That’s not to say this film doesn’t eventually actually go entirely off the rails. For the majority of the film, these juvenile, nihilistic, uncaring men who hate the position in which they have been put, suddenly undergo an uncalled for change to good, valorous men in the final act of the film. The Fury and its crew have been ordered to hold a crossroads against German forces so that a supply line can continue unabated. Upon arriving at a crossroads, the tank is disabled by a land mine. Unable to move the vehicle to a strategic position, the entire plan is screwed and they will most certainly die. Wardaddy decides to make a (obviously futile) final stand , telling his men to abandon him and head for the treeline, to safety. As is custom for this cliché, none of them do, and they choose to stand behind their leader, because friendship and camaraderie conquers a— wait, what??? This is the point where the movie is ruined. The entire theme of this movie (as emphasized by everything that happened before this scene, as well as the lighting, soundtrack, effects, and acting) is that war turns people rotten. These men, up until this point, have shown no traces of valor or heroism. There is no reason for any of Wardaddy’s crew to stay, they would run for the hills. That doesn’t even make them bad people. The mission cannot be completed, their deaths would be (and ultimately are) for nothing. Wardaddy doesn’t want to stay there to complete the mission, he wants to make a final stand because of a pathological hatred and bloodlust for the Waffen SS in particular. This hatred (and the scars he possesses) is never explained, and I feel like it is more effective if we don’t know why. But no, for some odd reason, that is carried across by the soundtrack and Brad Pitt’s emotions, Wardaddy has a mission which he, honest to God, wants to attempt to complete. So the men stay, exclusively so everyone can die in a glorious, intense battle to round out a movie that doesn’t need a final battle in the first place. Most filmmakers behind these war films fail to understand that a character death isn’t sad if it’s expected. I mean if the characters all accept the fact that they are all going to die, which here, they do, the audience is also going to. Add on top of that the fact that they are here in a situation that makes no sense given their previous characterization on a futile mission in which they accomplish nothing of consequence, I didn’t feel sad when they all died. They all die in vain on a task of sheer stupidity and nonsense that completely undermines the main narrative in the name of valor, friendship, and other thematic clichés.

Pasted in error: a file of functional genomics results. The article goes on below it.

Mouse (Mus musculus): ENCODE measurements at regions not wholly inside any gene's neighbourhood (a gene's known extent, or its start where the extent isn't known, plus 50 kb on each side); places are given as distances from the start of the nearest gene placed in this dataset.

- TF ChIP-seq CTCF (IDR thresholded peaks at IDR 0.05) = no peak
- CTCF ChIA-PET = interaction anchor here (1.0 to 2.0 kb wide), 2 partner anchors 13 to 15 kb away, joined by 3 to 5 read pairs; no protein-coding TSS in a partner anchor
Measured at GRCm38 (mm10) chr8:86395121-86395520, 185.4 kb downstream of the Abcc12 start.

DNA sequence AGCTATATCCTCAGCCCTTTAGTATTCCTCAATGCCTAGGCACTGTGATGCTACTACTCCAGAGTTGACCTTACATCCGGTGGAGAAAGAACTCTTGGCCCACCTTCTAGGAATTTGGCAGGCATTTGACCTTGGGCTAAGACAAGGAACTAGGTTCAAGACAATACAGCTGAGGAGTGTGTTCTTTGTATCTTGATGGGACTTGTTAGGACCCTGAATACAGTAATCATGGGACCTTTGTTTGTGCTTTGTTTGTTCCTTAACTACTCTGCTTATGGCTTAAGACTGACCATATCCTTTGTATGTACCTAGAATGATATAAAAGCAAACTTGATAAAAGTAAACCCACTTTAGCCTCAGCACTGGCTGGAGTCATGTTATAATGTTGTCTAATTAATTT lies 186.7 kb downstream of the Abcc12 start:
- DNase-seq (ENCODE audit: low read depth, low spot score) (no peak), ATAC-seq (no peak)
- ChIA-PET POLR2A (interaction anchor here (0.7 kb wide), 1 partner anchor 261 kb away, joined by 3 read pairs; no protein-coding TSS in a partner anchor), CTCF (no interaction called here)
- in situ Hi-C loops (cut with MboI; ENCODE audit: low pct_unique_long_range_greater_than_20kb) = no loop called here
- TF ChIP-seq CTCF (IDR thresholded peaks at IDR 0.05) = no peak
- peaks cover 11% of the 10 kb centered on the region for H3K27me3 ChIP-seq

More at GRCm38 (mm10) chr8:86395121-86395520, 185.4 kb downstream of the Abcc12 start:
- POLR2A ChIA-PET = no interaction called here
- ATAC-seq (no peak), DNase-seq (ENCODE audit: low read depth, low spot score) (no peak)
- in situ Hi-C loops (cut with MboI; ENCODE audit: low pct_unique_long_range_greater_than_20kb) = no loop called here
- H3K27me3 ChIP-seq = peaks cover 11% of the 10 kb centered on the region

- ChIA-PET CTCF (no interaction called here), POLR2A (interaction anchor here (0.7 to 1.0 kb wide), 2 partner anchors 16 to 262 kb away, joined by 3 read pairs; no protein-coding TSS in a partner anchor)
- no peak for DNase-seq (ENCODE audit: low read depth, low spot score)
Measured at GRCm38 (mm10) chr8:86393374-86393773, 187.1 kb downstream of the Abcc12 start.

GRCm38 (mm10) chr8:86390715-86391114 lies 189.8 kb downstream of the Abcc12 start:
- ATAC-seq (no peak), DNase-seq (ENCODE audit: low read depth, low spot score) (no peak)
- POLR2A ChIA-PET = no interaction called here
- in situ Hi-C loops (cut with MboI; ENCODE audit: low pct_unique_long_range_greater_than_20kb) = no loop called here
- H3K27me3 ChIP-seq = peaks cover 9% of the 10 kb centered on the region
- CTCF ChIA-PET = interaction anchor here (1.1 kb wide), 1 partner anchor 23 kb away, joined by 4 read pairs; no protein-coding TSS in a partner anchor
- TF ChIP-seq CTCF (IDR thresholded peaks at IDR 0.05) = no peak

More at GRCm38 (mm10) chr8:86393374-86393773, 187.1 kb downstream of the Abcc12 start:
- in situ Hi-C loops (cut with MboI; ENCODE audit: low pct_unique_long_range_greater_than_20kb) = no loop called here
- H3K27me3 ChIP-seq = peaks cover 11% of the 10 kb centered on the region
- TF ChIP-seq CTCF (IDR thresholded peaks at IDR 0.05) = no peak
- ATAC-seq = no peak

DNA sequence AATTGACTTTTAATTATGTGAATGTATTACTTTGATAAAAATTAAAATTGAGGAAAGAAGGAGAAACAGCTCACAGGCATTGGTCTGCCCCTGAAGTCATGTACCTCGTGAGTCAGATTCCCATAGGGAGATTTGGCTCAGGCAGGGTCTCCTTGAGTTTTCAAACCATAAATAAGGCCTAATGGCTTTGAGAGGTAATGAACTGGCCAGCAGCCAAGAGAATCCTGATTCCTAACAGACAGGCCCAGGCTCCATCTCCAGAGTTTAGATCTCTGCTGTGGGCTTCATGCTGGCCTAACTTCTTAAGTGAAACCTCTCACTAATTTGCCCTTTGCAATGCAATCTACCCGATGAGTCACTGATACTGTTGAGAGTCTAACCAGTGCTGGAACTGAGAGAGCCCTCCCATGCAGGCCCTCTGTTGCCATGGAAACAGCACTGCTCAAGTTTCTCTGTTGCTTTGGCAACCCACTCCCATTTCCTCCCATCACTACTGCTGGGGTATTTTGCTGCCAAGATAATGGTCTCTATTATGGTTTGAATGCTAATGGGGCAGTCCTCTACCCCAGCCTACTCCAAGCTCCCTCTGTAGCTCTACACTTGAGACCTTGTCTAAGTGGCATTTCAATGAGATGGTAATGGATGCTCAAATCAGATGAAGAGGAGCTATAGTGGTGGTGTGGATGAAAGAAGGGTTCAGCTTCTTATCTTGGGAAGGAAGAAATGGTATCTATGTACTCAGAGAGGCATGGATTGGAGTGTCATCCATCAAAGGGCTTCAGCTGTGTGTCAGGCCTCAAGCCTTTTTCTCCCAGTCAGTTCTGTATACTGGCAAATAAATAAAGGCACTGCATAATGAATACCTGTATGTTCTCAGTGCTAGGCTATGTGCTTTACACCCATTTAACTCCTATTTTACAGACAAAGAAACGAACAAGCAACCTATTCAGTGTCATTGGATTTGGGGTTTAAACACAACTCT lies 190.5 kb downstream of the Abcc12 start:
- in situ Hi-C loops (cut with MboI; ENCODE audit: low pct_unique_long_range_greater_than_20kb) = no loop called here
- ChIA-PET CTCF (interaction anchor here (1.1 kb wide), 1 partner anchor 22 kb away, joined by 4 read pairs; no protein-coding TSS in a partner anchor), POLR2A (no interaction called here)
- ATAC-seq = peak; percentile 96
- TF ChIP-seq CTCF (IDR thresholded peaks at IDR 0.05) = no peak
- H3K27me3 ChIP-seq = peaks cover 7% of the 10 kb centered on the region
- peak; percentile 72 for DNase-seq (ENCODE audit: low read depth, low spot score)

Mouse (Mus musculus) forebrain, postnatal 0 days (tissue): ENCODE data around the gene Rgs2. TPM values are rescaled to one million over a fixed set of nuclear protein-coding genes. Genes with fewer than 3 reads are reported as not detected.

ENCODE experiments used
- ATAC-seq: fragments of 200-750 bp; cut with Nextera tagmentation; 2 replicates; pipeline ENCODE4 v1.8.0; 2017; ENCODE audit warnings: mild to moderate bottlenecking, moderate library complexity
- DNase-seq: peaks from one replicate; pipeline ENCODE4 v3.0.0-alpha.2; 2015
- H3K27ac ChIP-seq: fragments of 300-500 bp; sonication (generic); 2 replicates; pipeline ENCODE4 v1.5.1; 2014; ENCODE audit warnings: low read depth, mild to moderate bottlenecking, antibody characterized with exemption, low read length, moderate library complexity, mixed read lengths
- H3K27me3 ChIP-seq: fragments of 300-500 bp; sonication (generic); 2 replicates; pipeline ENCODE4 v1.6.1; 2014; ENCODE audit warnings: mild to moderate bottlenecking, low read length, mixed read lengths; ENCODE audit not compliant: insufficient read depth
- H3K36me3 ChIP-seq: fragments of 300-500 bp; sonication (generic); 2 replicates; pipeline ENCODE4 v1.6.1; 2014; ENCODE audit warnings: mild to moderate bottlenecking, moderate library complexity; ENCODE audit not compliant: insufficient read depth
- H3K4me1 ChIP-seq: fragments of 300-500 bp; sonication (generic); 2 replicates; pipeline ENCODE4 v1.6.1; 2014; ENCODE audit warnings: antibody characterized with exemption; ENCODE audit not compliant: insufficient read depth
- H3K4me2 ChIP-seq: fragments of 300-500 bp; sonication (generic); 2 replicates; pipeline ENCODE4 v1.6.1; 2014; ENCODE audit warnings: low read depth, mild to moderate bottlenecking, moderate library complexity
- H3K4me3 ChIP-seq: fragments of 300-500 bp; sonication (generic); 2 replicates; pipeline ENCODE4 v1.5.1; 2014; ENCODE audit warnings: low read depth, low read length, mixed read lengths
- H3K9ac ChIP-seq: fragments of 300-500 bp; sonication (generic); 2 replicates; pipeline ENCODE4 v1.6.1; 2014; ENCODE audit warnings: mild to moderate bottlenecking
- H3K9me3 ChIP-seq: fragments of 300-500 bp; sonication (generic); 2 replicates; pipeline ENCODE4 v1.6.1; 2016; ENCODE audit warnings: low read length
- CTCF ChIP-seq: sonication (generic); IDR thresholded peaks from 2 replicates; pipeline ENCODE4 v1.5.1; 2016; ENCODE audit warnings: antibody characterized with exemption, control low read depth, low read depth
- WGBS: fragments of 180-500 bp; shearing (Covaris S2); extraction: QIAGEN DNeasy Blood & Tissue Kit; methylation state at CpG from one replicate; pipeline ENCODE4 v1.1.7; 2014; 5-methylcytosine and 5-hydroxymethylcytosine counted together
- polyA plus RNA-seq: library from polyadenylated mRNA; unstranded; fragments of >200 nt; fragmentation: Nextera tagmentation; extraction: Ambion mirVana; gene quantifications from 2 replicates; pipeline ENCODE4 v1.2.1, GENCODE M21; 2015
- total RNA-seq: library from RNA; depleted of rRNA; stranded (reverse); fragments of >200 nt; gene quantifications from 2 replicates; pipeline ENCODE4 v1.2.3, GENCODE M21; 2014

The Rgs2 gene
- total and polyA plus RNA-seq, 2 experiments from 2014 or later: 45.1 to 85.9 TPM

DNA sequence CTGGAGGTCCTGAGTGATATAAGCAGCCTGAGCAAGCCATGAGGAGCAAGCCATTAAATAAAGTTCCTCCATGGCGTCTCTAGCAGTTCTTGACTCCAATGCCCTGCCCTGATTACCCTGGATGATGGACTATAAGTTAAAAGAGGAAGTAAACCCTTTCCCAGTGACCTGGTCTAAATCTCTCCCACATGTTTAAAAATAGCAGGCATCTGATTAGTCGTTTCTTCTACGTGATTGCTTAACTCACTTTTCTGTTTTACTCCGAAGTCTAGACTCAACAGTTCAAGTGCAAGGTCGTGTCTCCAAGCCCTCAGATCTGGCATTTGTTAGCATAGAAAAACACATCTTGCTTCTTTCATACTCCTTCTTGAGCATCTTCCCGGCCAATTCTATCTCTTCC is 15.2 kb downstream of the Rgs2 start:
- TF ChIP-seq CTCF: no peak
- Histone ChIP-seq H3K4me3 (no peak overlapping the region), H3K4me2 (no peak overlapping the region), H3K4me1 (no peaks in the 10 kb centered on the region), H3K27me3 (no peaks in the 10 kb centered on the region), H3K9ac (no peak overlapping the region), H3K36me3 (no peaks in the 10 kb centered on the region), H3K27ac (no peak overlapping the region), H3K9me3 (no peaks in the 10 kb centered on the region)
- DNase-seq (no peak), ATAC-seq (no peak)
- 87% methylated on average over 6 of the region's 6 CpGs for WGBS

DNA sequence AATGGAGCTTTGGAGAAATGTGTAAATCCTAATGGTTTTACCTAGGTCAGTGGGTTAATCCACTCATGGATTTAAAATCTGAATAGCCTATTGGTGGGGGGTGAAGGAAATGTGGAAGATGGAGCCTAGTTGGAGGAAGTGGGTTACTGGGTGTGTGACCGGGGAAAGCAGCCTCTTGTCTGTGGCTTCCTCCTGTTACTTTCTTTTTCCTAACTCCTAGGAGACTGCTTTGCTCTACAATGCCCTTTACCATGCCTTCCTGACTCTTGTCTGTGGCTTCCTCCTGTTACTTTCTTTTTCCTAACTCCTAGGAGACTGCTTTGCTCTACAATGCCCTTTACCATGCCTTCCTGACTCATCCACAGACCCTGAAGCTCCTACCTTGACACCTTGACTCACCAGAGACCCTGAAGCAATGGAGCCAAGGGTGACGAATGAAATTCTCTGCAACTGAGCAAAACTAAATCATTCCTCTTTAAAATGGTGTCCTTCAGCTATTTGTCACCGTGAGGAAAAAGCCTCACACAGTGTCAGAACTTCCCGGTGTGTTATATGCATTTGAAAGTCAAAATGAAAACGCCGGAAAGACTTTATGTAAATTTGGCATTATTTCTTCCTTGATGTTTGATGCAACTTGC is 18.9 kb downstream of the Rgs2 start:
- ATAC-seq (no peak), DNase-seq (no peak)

Despite a stupid third act, the first two acts of Fury are a near-perfect, interesting, dark, intense, and brutal character analysis of the effects of war on the people fighting it. Brad Pitt gives the least charismatic performances of his career and nails it. The film is further anchored by excellent performances from Logan Lerman and Shia LaBeouf. The premise is interesting and, I feel, a nice inversion of the submarine war movie genre. The cinematography is good and the makeup effects are actually very good and believable. The computer-generated effects are atrocious, however. The blood-splatter is obviously fake to the level it took me out of the movie, and for some inexcusable reason, the bullet and tank grenade streak effects are colors of obnoxiously bright orange and green, a la Star Wars. I don’t know who’s responsible, but he or they hopefully have been reprimanded. David Ayer is the director behind the upcoming DC Extended Universe feature Suicide SquadBased on the direction and writing of this film (except for the atrocious and contradictory third act), I am quite hopeful for it as long as the effects team gets its stuff together.